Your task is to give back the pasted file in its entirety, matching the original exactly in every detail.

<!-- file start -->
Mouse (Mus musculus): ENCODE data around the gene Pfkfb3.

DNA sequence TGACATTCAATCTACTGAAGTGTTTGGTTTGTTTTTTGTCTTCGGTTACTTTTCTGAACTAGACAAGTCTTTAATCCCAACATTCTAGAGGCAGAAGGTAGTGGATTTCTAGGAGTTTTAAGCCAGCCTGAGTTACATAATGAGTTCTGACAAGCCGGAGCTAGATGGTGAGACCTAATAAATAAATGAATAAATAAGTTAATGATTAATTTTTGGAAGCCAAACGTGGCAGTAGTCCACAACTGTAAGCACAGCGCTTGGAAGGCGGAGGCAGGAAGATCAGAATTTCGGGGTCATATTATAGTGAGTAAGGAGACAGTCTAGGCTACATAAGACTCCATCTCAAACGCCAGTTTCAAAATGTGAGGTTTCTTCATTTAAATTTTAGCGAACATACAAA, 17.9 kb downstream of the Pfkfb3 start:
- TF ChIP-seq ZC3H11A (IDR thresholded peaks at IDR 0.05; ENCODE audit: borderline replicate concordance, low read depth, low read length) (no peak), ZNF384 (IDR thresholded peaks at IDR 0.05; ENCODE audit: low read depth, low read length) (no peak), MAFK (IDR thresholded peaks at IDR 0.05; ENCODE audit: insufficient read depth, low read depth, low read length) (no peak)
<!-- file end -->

Mouse (Mus musculus): ENCODE data around the gene Pfkfb3.

DNA sequence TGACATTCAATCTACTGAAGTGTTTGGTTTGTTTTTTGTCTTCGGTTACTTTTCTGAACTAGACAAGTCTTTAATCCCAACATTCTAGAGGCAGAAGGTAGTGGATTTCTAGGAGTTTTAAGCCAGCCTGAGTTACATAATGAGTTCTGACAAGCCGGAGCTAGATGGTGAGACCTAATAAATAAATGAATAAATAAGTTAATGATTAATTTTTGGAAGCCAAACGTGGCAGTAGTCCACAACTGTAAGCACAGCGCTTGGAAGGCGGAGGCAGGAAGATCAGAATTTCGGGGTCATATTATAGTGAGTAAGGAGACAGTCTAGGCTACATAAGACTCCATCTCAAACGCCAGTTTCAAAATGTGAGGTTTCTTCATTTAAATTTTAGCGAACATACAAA, 17.9 kb downstream of the Pfkfb3 start:
- TF ChIP-seq ZC3H11A (IDR thresholded peaks at IDR 0.05; ENCODE audit: borderline replicate concordance, low read depth, low read length) (no peak), ZNF384 (IDR thresholded peaks at IDR 0.05; ENCODE audit: low read depth, low read length) (no peak), MAFK (IDR thresholded peaks at IDR 0.05; ENCODE audit: insufficient read depth, low read depth, low read length) (no peak)